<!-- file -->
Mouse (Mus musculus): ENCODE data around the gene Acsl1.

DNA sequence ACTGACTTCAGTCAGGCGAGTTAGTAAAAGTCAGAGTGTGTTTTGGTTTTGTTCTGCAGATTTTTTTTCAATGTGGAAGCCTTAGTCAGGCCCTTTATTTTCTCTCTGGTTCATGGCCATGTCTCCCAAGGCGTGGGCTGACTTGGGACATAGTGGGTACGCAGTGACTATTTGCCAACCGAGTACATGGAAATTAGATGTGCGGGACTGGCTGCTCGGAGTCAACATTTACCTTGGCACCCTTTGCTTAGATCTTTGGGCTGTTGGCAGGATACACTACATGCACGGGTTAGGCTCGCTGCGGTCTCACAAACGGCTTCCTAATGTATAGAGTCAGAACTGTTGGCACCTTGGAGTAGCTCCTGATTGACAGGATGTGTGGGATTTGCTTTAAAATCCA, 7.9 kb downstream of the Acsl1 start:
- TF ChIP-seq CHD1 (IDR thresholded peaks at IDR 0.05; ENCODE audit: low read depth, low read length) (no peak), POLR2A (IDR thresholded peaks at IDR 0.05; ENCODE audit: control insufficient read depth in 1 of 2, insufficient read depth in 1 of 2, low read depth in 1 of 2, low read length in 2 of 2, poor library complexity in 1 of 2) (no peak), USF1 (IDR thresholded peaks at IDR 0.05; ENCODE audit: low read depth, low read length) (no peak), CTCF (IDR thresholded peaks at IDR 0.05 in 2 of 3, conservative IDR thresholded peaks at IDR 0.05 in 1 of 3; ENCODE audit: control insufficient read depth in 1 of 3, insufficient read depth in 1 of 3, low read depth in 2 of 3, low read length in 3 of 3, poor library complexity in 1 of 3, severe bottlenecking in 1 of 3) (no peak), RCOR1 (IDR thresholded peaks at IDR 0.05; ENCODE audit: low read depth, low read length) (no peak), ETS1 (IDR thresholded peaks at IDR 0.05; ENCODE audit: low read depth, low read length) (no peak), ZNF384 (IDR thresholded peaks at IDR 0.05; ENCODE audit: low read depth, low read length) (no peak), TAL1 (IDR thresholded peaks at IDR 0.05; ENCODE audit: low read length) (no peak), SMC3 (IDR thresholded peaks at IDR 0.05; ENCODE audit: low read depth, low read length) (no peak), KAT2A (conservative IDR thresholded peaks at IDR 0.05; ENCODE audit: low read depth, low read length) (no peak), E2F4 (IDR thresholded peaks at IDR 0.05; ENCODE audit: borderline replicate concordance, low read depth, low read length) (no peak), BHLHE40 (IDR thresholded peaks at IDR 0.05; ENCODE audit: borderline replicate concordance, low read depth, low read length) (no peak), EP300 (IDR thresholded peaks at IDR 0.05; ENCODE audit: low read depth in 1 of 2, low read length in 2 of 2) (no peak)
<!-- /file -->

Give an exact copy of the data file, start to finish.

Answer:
Mouse (Mus musculus): ENCODE data around the gene Acsl1.

DNA sequence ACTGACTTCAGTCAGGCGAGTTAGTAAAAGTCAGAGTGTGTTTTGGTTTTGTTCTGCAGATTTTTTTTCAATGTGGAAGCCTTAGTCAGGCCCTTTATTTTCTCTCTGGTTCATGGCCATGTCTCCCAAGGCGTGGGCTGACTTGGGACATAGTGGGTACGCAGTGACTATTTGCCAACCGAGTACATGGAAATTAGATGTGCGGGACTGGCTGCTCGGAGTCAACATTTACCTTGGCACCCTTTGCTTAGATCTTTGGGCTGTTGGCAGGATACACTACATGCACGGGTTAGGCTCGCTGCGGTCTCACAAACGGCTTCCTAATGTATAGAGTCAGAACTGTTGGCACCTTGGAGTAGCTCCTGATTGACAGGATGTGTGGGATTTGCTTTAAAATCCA, 7.9 kb downstream of the Acsl1 start:
- TF ChIP-seq CHD1 (IDR thresholded peaks at IDR 0.05; ENCODE audit: low read depth, low read length) (no peak), POLR2A (IDR thresholded peaks at IDR 0.05; ENCODE audit: control insufficient read depth in 1 of 2, insufficient read depth in 1 of 2, low read depth in 1 of 2, low read length in 2 of 2, poor library complexity in 1 of 2) (no peak), USF1 (IDR thresholded peaks at IDR 0.05; ENCODE audit: low read depth, low read length) (no peak), CTCF (IDR thresholded peaks at IDR 0.05 in 2 of 3, conservative IDR thresholded peaks at IDR 0.05 in 1 of 3; ENCODE audit: control insufficient read depth in 1 of 3, insufficient read depth in 1 of 3, low read depth in 2 of 3, low read length in 3 of 3, poor library complexity in 1 of 3, severe bottlenecking in 1 of 3) (no peak), RCOR1 (IDR thresholded peaks at IDR 0.05; ENCODE audit: low read depth, low read length) (no peak), ETS1 (IDR thresholded peaks at IDR 0.05; ENCODE audit: low read depth, low read length) (no peak), ZNF384 (IDR thresholded peaks at IDR 0.05; ENCODE audit: low read depth, low read length) (no peak), TAL1 (IDR thresholded peaks at IDR 0.05; ENCODE audit: low read length) (no peak), SMC3 (IDR thresholded peaks at IDR 0.05; ENCODE audit: low read depth, low read length) (no peak), KAT2A (conservative IDR thresholded peaks at IDR 0.05; ENCODE audit: low read depth, low read length) (no peak), E2F4 (IDR thresholded peaks at IDR 0.05; ENCODE audit: borderline replicate concordance, low read depth, low read length) (no peak), BHLHE40 (IDR thresholded peaks at IDR 0.05; ENCODE audit: borderline replicate concordance, low read depth, low read length) (no peak), EP300 (IDR thresholded peaks at IDR 0.05; ENCODE audit: low read depth in 1 of 2, low read length in 2 of 2) (no peak)